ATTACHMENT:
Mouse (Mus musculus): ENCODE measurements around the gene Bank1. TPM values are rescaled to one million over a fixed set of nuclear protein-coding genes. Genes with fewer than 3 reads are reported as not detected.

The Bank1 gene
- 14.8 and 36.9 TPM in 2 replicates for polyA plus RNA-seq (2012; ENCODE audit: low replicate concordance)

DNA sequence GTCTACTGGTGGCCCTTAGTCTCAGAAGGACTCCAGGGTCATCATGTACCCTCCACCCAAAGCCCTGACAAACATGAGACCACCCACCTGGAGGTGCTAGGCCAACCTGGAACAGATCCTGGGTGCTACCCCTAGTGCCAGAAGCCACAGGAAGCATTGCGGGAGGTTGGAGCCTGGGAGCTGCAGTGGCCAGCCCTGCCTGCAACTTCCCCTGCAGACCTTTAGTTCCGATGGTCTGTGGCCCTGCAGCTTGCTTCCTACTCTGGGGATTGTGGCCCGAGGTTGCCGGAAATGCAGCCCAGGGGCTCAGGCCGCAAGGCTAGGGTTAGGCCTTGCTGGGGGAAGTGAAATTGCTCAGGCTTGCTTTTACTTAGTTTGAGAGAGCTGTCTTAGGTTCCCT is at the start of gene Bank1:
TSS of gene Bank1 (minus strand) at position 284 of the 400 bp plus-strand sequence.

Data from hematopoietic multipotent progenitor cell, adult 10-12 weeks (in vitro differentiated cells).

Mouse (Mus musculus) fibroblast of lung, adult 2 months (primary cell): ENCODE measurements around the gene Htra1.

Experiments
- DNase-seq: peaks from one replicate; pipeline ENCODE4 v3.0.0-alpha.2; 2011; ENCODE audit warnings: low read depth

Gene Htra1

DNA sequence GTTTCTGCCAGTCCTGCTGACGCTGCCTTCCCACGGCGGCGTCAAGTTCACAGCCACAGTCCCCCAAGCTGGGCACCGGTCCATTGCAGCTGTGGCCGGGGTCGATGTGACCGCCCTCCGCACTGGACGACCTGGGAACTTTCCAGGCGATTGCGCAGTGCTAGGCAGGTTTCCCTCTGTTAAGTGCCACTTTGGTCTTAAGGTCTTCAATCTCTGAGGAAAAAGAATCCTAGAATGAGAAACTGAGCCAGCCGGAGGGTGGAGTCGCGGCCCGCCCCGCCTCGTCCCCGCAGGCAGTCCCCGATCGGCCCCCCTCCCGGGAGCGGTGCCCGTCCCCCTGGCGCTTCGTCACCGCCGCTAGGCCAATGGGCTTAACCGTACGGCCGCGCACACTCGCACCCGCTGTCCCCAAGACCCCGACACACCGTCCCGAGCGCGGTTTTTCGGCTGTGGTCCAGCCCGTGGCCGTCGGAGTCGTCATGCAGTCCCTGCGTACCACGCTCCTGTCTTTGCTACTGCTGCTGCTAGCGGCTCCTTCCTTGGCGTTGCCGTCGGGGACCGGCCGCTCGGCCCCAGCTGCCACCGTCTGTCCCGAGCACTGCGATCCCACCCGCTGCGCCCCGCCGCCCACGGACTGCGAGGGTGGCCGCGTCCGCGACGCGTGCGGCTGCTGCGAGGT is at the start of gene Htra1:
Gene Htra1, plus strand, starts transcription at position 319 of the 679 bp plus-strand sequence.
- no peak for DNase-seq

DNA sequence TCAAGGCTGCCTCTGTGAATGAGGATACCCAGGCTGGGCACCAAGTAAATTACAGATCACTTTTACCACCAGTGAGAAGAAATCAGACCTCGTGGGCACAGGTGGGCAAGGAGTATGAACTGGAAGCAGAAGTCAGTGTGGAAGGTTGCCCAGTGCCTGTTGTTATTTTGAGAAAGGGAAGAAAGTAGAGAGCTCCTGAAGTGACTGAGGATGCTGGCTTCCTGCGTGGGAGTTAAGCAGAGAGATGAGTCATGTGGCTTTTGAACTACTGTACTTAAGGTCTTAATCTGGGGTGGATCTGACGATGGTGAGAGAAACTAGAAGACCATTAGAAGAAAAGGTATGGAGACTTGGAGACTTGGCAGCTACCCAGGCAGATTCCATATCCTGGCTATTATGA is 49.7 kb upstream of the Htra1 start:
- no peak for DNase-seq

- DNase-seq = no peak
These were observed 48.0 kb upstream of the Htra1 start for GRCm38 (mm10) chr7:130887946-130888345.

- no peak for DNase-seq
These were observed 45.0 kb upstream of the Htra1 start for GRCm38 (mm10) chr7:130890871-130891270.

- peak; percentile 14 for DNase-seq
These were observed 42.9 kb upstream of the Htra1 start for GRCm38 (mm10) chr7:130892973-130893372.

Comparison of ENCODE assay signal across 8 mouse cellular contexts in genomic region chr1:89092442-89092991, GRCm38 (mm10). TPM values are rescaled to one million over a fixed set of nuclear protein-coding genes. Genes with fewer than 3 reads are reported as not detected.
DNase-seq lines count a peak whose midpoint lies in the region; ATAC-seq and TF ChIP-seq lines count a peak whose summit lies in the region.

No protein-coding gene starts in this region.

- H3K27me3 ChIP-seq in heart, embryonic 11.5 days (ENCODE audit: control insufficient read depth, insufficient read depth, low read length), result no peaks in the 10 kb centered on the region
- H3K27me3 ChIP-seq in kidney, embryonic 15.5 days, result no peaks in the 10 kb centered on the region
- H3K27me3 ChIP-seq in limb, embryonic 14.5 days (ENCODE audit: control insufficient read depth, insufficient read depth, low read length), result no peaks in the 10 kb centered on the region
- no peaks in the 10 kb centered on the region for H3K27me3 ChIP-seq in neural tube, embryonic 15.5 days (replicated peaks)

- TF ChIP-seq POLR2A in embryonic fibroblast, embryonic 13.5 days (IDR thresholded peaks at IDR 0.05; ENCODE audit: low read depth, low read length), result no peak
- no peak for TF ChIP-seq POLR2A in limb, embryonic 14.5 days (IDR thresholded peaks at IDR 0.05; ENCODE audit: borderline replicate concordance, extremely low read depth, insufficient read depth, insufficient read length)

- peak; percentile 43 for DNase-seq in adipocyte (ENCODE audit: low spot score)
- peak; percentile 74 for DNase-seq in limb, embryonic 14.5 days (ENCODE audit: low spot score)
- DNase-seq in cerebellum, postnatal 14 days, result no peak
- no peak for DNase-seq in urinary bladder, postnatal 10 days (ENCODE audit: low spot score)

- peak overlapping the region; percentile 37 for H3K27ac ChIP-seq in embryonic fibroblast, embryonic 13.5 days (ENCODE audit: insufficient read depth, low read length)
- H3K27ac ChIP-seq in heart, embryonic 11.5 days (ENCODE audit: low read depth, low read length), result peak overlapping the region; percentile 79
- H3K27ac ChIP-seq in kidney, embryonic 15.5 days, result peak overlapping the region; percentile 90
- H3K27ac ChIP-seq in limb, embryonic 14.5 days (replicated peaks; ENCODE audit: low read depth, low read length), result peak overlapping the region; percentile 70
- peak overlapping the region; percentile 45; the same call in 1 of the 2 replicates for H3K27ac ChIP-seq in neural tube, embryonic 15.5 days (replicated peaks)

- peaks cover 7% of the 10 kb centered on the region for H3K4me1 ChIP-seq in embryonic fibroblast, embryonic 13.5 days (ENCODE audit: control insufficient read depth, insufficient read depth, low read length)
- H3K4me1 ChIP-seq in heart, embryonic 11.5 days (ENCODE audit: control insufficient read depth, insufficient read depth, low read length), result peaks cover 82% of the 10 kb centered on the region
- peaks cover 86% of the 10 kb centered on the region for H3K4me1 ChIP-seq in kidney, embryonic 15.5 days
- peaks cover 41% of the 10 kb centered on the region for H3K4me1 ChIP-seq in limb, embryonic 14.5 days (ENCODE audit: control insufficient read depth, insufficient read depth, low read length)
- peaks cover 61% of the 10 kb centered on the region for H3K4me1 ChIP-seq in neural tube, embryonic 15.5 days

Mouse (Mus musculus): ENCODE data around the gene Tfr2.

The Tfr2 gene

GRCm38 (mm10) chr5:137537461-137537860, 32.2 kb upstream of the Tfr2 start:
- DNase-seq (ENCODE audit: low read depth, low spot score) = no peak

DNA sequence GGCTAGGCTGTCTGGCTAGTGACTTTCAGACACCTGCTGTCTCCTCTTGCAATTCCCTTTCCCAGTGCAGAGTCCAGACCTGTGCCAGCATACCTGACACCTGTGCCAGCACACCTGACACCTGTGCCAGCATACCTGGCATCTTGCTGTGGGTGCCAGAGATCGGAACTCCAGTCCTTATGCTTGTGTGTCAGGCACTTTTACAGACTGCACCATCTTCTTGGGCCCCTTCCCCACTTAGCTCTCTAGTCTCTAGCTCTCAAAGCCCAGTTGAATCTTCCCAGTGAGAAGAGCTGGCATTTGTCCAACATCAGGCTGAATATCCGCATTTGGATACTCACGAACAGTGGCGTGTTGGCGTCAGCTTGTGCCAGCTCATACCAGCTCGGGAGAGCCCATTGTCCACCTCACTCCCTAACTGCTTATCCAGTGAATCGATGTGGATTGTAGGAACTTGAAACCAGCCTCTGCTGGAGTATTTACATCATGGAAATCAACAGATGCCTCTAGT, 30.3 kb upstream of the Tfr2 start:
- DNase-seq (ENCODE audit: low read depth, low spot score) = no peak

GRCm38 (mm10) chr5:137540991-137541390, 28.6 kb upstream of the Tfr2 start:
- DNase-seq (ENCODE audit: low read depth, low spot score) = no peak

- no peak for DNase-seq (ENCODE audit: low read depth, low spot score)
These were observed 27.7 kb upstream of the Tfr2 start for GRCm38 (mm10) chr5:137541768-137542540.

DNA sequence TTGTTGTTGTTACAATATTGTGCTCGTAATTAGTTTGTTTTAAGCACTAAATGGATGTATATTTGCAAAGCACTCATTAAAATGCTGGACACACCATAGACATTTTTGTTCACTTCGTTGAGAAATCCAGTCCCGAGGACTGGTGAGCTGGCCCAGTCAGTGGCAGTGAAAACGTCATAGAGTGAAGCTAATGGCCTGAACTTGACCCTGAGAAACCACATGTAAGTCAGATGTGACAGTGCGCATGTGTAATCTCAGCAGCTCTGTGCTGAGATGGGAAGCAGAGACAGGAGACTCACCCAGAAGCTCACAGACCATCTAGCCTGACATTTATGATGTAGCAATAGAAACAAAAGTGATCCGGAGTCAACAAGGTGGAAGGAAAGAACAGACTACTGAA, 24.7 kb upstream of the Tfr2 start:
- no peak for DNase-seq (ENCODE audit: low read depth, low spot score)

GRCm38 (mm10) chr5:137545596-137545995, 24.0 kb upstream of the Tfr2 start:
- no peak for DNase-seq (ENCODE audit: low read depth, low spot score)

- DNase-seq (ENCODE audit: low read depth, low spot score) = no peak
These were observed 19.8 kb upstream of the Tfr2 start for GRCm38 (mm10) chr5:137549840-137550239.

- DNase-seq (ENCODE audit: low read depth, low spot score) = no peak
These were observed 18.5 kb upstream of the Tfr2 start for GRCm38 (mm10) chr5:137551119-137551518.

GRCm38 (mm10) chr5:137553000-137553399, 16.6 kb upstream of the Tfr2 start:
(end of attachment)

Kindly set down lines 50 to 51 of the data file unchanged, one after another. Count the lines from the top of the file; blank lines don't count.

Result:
- DNase-seq (ENCODE audit: low read depth, low spot score) = no peak

GRCm38 (mm10) chr5:137540991-137541390, 28.6 kb upstream of the Tfr2 start: